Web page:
In the name of the Triune God: Creator, Christ, and Holy Spirit. Amen.
Growing up in Harare, our garden was a sacred place for me. Thanks to my Dad’s green thumb and Zimbabwe’s temperate climate, figs, guavas, mangos, apples, bananas, peaches, avocados, papayas, and mulberries flourished in our backyard. As a result, an abundance of tropical birds would nest in the trees. A daylong symphony of bird calls could be heard in our garden, beginning with the wild twitter arias of the masked weavers at dawn and ending with the spellbinding ostinato of the Laughing Dove’s soothing coo at sunset. I have always been a nerd and as a child I was fascinated with Ornithology or the study of birds; and bird-watching led to my first encounter with God. I experienced the Divine in my first and only glimpse of the elusive, shy, male African Paradise Flycatcher.[i] I must have been about seven years old, reading and daydreaming in our garden, when a Paradise Flycatcher suddenly perched in the guava tree with a crunchy, green dragonfly clasped in his beak. The beauty of his bright blue face and his rust-red coat with two long tail streamers which curled at their ends was so exquisite that my eyes welled up with tears. When I wiped my tears away he was gone. I have never forgotten that moment. I was on sacred ground. I experienced God and I was transformed in that inexplicable, mystical encounter with divine beauty.
Mary Farrell Bednarowski, Professor Emeritus of Religious Studies at my alma mater – United Theological Seminary of the Twin Cities – taught seminarians that true religious experiences elicit both an emotional and an intellectual response. Dr. Bednarowski believes that in true religion both our minds and our hearts are stirred simultaneously resulting in an ineffable, spiritual encounter with God which always manifests in that middle-place, between our heads and our hearts, as a sacred “lump in the throat.”[ii] As I’ve been preparing to bid you all a fond farewell this morning, I give praise and thanks to God for countless Holy moments we have shared, experiencing God in sacred “lump-in-the-throat” encounters with the Divine together. The genuine beauty of God, which I glimpsed in my childhood encounter with the African Paradise Flycatcher, is in this place and in this faith community. And just as the opening of today’s Psalm proclaims, “My heart is stirring with a noble song,” so I bid your prayers that “my tongue shall be the pen of a skilled writer,”[iii] so that in that middle-place between our hearts and our minds, we may all know God’s truth again today, which is always and forever: radical love.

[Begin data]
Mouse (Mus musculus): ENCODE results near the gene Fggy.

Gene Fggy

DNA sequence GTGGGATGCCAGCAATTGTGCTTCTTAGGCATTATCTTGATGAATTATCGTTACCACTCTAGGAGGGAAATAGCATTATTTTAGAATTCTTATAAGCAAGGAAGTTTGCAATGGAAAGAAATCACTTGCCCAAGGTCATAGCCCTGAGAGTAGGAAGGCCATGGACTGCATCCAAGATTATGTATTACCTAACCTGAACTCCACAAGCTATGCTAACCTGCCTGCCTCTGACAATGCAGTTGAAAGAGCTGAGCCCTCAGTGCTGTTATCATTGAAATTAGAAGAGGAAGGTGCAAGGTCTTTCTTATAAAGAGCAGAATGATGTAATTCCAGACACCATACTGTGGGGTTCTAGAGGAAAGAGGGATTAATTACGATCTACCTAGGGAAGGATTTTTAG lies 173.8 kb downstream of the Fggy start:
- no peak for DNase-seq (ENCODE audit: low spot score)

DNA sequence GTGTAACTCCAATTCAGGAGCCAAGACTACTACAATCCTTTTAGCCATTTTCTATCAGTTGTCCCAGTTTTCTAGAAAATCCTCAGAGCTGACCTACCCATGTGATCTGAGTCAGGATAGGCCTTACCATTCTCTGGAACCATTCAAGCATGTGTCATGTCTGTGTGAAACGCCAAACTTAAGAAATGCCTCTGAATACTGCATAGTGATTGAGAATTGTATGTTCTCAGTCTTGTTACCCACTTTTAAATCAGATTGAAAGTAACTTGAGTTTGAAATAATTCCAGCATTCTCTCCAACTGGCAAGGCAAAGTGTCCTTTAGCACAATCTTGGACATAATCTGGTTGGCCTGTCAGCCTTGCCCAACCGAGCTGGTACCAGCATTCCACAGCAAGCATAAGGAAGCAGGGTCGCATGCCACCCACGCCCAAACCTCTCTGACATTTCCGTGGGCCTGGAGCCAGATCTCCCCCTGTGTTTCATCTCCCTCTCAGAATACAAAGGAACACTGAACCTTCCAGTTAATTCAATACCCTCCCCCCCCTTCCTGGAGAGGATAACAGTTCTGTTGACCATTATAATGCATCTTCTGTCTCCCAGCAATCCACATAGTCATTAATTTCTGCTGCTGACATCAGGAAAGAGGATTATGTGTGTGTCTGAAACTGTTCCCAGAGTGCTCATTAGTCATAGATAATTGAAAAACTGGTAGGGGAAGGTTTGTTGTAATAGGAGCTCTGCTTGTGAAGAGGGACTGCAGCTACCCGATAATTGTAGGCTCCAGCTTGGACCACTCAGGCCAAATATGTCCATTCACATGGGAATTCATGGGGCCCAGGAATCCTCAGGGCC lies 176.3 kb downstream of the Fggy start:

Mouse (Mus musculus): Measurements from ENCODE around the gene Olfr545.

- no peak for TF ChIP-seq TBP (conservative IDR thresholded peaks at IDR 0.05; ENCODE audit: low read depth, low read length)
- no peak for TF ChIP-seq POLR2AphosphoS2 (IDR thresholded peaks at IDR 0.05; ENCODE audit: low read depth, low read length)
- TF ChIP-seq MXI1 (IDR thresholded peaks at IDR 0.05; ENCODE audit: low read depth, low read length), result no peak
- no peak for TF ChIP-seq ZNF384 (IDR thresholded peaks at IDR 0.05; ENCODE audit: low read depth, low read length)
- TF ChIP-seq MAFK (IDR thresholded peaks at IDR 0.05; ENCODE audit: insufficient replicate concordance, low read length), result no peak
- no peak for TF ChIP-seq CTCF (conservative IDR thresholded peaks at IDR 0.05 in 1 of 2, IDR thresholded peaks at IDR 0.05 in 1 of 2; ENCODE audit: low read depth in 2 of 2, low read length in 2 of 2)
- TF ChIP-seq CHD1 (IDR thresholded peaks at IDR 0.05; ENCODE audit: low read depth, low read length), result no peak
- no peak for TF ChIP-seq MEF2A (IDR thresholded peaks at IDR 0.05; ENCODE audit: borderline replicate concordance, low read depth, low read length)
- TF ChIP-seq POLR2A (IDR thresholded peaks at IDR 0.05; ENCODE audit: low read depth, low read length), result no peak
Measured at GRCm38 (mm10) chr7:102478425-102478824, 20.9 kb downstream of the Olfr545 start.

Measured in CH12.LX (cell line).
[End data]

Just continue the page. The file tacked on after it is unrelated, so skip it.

That sacred place between our heads and our hearts which moves us to our core and transforms us forever is the spiritual lesson Jesus teaches us in today’s Gospel. Jesus denounces the fundamentalist intentions of the Pharisees and Scribes. We must remember that the Pharisees and Scribes were good, devoted people, who were simply too caught up in fussing and meticulously tending to their ancient religious customs to recognize the ultimate purpose of true religion. Jesus says to these two classes of the religious elite,
Isaiah prophesied rightly about you hypocrites, as it is written,
‘This people honors me with their lips,
but their hearts are far from me,
in vain do they worship me,
teaching human precepts as doctrines.’
You abandon the commandment of God and hold to human tradition.[iv]